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Franz SCHUBERT (1797-1828)
Symphony no.5 in B flat major (1) [26:33]
Robert SCHUMANN (1810-1856)
Genoveva op.81: Overture (2) [10:37], Symphony no.2 in C major (3) [37:48]
Boston Symphony Orchestra/Charles Munch
rec. Sanders Theatre, Harvard University, Boston, 27 February 1962 (1), 18 April 1961 (2), 7 April 1959 (3)

Experience Classicsonline

The treasure-trove of Boston telecasts, gradually coming to light at last, continues to extend our knowledge of the art of Charles Munch.
I tend to look on musical videos as supplementary to studio recordings and prefer sound only for home listening. However, the present video does clear up one matter – as well as raising a question mark. Many have felt, on the strength of the RCA recordings, that Munch, while undeniably energetic and zestful, was not much interested in the subtler shadings. This is not, though, how older Bostonian concertgoers recall him. The recordings here – judged purely as sound recordings – are clearly much “worse” than typical RCA recordings of even several years earlier. They are shrill, shallow and lacking in detail – especially the oldest, the 1959 Schumann 2. But dynamic compression doesn’t seem to have been on their agenda. We can hear that a considerable range of dynamics was on offer. The inevitable conclusion is that the RCA recordings, though fuller and warmer, flattened out the dynamic range.
Sometimes the evidence goes the other way. The affectionate, beautifully shaded, andante con moto of the Schubert Fifth Symphony is the principal reason – and a very good one – for hearing this performance, though there are moments of delicacy as well as spinning relish in the later movements too. So when the first movement is barged through at a steady forte it’s difficult not to conclude that the performance really was like that. Even Munch’s gestures give the game away. He can be seen indicating the finer shadings of the other movements, while in the first he beats time in an unvaried, clear-cut, rather military manner. So perhaps not all the RCA discs falsify the picture. It would seem that, when unengaged, Munch just applied a sort of generalized, all-purpose energy.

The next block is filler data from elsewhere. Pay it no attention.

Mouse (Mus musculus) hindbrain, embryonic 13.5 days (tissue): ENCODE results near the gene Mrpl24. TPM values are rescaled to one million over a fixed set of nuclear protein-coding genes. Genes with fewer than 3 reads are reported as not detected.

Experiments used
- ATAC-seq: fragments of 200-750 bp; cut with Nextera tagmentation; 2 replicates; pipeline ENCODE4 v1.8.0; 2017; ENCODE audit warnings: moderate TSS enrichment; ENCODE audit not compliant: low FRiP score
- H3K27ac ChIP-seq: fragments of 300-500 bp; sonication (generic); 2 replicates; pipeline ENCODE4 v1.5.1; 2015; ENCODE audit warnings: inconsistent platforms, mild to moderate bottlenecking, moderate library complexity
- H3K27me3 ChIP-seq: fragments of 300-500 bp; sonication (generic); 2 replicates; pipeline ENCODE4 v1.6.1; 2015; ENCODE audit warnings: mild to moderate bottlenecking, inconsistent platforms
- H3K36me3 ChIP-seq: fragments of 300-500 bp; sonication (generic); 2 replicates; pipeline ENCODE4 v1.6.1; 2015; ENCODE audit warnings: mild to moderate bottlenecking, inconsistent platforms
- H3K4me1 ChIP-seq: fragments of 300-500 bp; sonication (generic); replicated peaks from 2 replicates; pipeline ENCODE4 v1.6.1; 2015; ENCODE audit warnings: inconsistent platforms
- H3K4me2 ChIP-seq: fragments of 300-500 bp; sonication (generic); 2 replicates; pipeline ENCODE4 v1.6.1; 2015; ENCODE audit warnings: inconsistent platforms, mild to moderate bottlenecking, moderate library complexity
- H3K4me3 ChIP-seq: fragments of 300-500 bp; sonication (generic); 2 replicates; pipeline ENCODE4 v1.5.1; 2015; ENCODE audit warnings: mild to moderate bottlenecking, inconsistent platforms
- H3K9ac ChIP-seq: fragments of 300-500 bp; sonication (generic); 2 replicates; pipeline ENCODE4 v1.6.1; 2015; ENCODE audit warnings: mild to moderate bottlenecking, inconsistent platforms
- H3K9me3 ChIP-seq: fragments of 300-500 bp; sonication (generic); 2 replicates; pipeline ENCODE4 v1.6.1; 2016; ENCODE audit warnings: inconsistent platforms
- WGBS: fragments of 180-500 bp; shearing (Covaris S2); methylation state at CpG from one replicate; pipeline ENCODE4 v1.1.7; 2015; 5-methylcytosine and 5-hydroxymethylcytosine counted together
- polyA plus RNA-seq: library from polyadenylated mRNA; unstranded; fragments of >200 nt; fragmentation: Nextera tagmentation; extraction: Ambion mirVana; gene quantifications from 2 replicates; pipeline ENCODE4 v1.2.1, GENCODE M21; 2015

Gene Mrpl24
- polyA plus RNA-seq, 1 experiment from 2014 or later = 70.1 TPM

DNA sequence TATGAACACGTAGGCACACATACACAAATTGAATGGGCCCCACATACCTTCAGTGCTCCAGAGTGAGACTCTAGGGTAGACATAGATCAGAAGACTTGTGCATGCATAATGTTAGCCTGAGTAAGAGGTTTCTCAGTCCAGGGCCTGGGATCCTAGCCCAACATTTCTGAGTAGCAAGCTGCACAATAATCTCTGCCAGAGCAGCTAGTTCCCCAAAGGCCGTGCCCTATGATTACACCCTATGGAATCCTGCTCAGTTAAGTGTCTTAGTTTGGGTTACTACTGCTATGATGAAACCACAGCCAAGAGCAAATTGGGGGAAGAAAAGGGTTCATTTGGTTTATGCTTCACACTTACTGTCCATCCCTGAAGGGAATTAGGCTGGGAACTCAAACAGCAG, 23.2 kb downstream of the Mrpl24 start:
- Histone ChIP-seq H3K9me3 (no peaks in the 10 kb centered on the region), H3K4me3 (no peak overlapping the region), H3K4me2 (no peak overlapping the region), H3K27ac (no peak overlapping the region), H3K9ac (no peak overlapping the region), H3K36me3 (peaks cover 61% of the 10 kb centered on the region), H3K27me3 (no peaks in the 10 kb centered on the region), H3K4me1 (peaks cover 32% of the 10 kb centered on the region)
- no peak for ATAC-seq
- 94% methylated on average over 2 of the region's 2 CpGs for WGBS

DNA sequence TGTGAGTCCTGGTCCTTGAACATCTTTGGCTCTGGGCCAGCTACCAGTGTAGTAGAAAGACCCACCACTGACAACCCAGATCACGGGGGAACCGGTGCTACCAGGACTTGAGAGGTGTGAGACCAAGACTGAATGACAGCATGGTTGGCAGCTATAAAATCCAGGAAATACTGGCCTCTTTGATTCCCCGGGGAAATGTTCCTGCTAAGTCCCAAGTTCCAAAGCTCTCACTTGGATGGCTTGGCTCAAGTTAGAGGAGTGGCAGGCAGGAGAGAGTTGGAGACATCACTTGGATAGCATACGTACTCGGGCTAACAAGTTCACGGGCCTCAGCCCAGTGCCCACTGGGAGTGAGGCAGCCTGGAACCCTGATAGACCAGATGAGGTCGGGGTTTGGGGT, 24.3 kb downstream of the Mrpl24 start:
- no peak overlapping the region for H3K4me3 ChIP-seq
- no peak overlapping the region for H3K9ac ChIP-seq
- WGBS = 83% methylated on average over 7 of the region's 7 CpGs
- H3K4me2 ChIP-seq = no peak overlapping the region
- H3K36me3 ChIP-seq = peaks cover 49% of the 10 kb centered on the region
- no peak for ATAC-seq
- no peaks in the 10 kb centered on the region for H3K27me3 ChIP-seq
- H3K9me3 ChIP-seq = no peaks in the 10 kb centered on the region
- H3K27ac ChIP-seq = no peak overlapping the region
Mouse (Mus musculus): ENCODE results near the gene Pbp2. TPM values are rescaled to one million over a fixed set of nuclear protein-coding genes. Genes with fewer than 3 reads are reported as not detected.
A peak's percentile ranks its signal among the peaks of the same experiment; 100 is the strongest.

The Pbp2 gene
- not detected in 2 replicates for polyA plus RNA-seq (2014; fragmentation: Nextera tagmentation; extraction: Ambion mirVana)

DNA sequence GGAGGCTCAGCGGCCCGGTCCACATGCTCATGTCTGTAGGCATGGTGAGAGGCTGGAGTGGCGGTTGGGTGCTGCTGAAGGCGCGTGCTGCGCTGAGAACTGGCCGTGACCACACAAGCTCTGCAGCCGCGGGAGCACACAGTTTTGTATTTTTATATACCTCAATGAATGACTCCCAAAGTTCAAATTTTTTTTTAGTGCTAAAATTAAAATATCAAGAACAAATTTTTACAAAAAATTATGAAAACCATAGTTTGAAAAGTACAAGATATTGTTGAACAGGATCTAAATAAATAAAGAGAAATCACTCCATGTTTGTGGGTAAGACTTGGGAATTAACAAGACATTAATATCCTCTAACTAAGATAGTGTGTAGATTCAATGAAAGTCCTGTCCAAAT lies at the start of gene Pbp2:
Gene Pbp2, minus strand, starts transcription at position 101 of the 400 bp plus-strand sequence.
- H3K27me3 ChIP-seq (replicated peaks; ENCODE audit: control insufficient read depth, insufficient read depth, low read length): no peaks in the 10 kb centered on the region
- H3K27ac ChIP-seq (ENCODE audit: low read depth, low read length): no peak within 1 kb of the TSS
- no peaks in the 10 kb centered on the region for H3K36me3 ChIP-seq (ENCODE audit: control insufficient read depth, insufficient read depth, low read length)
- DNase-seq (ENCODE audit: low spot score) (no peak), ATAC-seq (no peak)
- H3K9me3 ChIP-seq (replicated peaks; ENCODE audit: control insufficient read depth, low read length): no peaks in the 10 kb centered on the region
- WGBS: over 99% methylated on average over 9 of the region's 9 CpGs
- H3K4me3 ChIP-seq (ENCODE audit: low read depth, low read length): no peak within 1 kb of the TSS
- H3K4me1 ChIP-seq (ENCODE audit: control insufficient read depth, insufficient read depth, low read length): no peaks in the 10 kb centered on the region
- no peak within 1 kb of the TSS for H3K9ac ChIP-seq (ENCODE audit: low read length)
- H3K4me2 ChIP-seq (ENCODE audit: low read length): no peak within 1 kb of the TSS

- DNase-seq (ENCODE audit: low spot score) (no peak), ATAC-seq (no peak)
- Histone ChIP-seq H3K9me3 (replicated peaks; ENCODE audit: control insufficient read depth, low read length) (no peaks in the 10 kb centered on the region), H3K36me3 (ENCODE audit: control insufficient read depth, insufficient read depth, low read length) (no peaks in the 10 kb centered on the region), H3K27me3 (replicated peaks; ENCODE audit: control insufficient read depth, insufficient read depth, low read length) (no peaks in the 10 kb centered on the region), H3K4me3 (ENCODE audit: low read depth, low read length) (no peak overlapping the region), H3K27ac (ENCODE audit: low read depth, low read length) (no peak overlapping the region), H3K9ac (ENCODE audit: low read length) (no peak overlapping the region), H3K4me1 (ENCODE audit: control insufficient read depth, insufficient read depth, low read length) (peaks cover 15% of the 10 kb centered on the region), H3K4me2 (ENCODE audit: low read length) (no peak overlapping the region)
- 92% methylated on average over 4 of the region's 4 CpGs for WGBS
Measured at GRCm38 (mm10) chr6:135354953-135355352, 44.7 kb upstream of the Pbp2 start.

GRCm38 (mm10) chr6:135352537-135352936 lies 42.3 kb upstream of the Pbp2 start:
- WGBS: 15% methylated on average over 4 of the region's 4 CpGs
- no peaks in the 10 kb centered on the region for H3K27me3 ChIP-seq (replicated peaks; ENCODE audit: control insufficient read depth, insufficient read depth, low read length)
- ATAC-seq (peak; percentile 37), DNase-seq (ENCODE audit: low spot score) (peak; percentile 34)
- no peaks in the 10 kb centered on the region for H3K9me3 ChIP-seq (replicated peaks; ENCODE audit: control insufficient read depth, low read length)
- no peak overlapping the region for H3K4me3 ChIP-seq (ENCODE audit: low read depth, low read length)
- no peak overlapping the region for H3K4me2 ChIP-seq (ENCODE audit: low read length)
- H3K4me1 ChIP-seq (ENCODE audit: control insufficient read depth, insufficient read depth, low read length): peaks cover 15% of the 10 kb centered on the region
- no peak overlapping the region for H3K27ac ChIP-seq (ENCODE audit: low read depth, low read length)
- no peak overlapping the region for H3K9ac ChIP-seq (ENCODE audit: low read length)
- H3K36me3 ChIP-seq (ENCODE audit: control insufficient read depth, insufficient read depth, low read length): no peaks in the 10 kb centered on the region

Full engagement, with Munch, often meant that mere time-beating gave way to frenetic, whiplash baton movements with which the camera, or even the human eye, can hardly keep up. The idea seems to be to inspire the orchestra rather than guide it. Yet there’s method in the madness, for at key moments the cues do come. And inspire the orchestra he certainly does in the Schumann, particularly the Symphony, which he never got to set down commercially. This is an edge-of-the-seat performance to be spoken of in the same breath as Furtwängler’s Schumann 4, white hot, yet with time for tenderness too. Most of this latter is obviously in the Adagio espressivo, but how exquisitely he ushers in the “distant beloved” theme in the finale.
The images are wispy in this 1959 filming, a bit better in the others. As so often with television productions, there are stretches where the cameras train on instrumentalists who are doing nothing of especial importance, when one would wish to see the conductor’s gestures that actually produced the particular effect.
My first Munch package in this series had a Bruckner 7 that left me wondering whether Munch’s reputation was served by the issue. Here it is only the Schubert first movement that advances the case for the prosecution. The Schumann is treasurable and if Munch had set down a Second Symphony like this in the studio it would surely have been a top recommendation ever since. We should be grateful it has survived.
Helpful notes as ever from “Boston Globe” stalwart Richard Dyer.
Christopher Howell


































































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